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The Characters of Mental Health


When you’re dealing with depression and anxiety, you’re often handling conflicting emotions and thoughts. Your brain cycles between caring about nothing and caring too much about everything.

It’s an emotional rollercoaster. A ride that’s exhausting and seems endless. There are many ways to explain it, but there’s really no way to completely understand unless you’ve been diagnosed with the illness.

Many people think they get it. They can comprehend depression because everyone has down days, and sometimes people get anxious. The official medical diagnosis of depression and anxiety disorder is much more than just feeling blue.

It’s different than dipping your toe into a pool of tears. Depression is like being hit by a tsunami of blackness. You’re pinned down by a weight. Trying to pull yourself out of its depths is a tremendous struggle.

Many times, depression doesn’t want you to fight against the current. It wants you to stay submerged in the dark weight of nothing. That ugly monster gobbling color and light feeds on the darkness and demands you remain.

Your loss of motivation and energy is its success. Depression wants you to stay in bed. The lack of caring and feeling of futility strengthens its grasp. Meanwhile, the other “bad guy,” anxiety, shows up to make sure that you feel bad about not feeling bad.

It has lovely little phrases it likes to throw at you – “you’re a loser,” “you’ll always be an idiot,” “why are you so stupid,” “no one cares about you,” “you’re a waste of space,” “people think you are ugly,” and “everyone thinks you’re lazy.”

Anxiety keeps the thoughts running on a continuous non-stop loop. If you forget any of those thoughtful acknowledgements don’t worry, you’ll hear them again. Your depression beats down the walls of resistance so anxiety can deliver a volley of stomach churning messages.

You worry about how you are perceived by others, how you appear, will you sound intelligent if you speak, will others laugh at you, do others even notice you? Anxiety makes you worry and fret over everything. You are locked in a room with a loudspeaker constantly berating you.

So, with the combination of depression and anxiety, you find it hard to concentrate, stay motivated and most of all, feel happy and content.

Does it all sound too dramatic? Are you left thinking it is just a weak person who enjoys the pity party. Well, it’s not and it isn’t. We have to ask what is going on inside the brain with depression? A better understanding can be garnered in this video “The Science of Depression” by AsapSCIENCE. (View The Video)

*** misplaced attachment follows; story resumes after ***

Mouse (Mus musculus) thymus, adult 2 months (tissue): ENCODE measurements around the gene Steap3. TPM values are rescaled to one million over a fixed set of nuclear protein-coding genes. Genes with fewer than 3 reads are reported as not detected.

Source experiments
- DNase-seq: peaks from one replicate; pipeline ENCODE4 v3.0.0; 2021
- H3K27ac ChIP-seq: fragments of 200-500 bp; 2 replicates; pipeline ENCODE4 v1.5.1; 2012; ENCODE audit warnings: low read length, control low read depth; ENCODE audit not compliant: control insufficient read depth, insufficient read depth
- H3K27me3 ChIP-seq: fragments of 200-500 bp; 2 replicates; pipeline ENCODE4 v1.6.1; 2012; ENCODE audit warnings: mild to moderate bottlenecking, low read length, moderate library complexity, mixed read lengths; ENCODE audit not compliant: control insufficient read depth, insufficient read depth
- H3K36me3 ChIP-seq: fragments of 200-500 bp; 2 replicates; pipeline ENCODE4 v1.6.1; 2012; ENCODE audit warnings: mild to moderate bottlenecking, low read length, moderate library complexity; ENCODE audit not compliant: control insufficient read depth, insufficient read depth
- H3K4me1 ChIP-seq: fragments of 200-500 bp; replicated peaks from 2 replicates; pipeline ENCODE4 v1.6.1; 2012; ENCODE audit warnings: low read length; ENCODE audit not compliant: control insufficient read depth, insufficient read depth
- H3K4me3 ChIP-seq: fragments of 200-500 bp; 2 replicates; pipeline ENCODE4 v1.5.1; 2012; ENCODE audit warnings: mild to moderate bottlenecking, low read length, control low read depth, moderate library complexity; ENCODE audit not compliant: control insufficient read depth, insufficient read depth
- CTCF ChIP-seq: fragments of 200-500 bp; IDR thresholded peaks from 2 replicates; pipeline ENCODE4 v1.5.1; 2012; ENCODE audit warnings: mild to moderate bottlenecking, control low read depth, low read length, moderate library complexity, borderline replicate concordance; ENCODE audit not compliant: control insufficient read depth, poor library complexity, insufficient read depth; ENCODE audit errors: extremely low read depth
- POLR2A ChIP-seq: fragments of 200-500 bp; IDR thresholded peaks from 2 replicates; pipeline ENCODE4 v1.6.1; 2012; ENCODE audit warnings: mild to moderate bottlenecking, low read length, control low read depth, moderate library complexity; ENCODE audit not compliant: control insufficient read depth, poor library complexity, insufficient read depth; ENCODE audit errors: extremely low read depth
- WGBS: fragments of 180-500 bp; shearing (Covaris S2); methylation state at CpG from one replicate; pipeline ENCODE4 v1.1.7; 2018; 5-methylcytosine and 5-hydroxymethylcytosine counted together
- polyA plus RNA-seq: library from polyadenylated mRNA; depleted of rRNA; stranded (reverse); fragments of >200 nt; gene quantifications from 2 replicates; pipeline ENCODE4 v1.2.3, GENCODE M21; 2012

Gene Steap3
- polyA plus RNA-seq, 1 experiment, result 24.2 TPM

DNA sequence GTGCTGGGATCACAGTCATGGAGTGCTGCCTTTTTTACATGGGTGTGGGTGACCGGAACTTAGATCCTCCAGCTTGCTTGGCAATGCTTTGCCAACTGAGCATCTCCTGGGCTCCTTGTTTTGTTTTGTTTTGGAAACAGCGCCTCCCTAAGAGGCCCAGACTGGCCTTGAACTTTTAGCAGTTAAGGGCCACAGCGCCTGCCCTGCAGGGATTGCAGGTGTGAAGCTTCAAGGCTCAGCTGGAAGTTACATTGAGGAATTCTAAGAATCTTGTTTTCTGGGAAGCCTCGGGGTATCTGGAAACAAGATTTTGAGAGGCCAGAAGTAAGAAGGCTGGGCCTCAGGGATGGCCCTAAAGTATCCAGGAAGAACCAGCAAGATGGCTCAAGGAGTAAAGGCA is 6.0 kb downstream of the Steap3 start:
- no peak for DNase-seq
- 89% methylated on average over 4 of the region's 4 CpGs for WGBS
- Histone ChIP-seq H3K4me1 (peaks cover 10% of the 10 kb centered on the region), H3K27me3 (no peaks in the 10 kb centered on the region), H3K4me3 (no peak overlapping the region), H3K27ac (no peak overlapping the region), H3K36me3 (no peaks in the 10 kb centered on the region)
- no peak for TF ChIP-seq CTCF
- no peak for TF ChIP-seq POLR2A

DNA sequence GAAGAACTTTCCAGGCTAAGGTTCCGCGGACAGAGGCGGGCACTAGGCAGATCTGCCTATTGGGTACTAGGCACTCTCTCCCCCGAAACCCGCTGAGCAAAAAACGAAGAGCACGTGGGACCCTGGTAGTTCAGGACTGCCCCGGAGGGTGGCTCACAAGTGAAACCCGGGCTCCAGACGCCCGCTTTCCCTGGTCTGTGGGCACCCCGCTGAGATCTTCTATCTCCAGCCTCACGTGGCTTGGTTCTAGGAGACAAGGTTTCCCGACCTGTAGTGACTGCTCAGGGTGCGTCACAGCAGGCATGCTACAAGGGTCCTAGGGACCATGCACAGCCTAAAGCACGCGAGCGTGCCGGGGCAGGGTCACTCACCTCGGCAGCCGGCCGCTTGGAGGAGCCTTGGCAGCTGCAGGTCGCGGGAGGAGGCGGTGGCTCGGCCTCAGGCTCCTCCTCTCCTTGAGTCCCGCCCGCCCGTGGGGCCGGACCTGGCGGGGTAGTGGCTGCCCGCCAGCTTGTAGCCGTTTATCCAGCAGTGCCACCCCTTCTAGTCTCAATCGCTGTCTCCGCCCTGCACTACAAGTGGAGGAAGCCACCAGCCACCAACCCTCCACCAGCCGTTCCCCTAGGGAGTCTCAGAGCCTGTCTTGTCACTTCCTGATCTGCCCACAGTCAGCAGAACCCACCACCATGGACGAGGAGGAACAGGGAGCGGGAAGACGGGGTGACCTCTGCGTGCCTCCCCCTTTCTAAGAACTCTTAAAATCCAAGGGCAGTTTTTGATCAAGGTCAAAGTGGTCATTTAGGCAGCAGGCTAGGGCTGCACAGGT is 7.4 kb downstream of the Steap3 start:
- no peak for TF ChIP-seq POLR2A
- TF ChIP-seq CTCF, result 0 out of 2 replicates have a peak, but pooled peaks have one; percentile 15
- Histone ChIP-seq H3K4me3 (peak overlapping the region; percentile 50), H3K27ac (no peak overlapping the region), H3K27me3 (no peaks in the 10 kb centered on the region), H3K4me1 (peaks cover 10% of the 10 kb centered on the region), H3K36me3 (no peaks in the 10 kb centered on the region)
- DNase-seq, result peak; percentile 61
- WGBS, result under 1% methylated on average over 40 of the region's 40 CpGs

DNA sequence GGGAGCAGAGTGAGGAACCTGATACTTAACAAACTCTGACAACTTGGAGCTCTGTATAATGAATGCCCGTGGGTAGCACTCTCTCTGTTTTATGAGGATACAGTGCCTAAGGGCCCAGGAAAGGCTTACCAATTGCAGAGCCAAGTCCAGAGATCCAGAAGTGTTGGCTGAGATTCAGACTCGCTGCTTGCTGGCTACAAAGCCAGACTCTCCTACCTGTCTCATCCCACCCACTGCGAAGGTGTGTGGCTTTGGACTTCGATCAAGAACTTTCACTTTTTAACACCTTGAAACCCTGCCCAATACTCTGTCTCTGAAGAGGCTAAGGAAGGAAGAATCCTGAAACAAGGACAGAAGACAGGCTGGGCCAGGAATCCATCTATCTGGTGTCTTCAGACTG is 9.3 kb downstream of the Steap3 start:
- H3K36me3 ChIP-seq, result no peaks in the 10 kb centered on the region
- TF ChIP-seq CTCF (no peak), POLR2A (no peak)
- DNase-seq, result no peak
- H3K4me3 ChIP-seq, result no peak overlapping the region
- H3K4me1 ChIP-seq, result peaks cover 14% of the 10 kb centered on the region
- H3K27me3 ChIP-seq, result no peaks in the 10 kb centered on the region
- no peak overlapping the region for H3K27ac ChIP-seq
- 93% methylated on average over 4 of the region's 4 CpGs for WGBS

There’s no weakness of character. In fact, people dealing with this complex medical condition show great strength in dealing with the symptoms.  Most effective treatment is a combination of medication and therapy. Also, there should be a focus on nutrition, exercise and other wellness practices.

There is great importance in dealing with the chemical reactions that are misfiring in the brain, and the cognitive behavioral aspects of the disease in one comprehensive treatment plan.

During a recent therapy session with my counselor, she had an insightful idea about creating a character to represent how anxiety impacts me. As a writer, I can use my skills and shape a physical form that is anxiety.

I can give it a name and a personality. I can even create a conversation with this character (in my head of course, I don’t think a crowd in an elevator would appreciate my verbal sparring.)

I’ve named my anxiety Axel. He’s loud, annoying and constantly wants to create worry, fear and panic. By realizing Axel is stalking me, I’m aware of the thoughts he brings and can work on practices to shut him up.

I wish a muzzle would suffice, but it’s not working yet. In this simple act of being able to identify Axel’s presence I’m already controlling my reaction to him. I’ve decided to do the same thing with depression.

Dorian Depression is a slow, gloomy recluse who has many ugly faces. He sleeps under the bed and is often covered in dust, since he spends a lot of time immobile.

I hope this creative process will help me recognize symptoms and behaviors that become ingrained in our psyche over time. Being able to identify them lessens the impact.

There are different types of therapy and a large array of medications used in the treatment of mental health conditions. It is brave to be open to all forms of medical help. The brain is the most complex organ in the body.

Research continues and what can show positive results for one patient doesn’t work for another. Perhaps, there can be Axels and Dorians for other individuals dealing with depression and anxiety.

I’ll keep you posted on my two characters. I believe Axel is calling me right now.  



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